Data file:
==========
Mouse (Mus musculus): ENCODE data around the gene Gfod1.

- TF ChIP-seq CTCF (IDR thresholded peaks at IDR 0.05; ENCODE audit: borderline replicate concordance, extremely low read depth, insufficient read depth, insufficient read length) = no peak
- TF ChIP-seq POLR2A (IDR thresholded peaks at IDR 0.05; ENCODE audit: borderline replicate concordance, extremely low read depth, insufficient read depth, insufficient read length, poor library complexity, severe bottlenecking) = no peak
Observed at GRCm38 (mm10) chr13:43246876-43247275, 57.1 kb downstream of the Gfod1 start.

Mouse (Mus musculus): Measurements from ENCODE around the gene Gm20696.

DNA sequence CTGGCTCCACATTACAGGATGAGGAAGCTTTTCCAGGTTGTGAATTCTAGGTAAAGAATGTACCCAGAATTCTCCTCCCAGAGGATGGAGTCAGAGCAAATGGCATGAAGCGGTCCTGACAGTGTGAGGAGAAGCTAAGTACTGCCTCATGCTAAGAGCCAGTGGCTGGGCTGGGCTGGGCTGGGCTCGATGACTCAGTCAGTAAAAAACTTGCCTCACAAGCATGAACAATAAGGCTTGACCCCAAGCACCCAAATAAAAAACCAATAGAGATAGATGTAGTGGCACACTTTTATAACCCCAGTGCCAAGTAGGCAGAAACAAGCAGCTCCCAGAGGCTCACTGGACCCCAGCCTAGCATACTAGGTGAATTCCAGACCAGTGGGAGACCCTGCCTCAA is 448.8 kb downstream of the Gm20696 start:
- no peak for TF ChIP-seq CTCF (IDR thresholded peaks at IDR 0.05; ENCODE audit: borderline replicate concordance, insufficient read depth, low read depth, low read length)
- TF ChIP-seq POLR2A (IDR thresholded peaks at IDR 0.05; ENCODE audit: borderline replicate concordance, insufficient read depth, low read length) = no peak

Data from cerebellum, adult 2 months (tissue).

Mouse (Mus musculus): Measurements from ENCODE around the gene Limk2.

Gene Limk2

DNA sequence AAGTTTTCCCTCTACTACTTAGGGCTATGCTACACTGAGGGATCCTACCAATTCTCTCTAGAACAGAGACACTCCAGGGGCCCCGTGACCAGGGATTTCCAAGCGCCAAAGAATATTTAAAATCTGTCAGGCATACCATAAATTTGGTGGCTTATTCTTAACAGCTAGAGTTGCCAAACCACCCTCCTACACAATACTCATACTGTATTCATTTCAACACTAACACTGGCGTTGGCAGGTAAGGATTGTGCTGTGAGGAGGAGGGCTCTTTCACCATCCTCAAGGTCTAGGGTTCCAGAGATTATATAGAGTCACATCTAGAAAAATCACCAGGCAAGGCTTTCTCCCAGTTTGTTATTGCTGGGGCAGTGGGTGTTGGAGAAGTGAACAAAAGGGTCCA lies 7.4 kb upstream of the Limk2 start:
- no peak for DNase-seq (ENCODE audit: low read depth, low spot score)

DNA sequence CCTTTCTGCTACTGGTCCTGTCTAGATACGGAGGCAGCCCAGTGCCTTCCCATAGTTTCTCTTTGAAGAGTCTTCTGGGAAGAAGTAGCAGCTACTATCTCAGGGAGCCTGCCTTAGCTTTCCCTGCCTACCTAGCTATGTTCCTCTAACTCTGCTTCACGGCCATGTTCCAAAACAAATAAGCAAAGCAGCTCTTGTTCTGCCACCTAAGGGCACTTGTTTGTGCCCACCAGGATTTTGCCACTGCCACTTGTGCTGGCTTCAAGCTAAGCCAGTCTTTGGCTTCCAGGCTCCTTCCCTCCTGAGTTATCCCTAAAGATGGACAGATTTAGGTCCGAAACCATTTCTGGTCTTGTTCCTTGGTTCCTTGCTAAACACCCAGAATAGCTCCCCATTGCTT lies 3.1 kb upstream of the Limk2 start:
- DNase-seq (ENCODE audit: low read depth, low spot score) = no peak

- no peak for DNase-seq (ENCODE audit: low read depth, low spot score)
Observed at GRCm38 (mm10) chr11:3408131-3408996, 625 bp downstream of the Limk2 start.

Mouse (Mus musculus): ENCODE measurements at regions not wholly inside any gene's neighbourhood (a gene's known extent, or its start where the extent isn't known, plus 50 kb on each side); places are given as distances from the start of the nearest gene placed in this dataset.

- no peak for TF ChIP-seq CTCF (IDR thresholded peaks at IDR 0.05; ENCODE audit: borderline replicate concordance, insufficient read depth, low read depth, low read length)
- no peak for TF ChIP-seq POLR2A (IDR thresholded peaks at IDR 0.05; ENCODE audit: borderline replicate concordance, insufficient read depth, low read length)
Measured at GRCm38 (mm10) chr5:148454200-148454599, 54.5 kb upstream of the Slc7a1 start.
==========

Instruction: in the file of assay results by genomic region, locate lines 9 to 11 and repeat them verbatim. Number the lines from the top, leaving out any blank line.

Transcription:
Data from cerebellum, adult 2 months (tissue).

Mouse (Mus musculus): Measurements from ENCODE around the gene Limk2.

Gene Limk2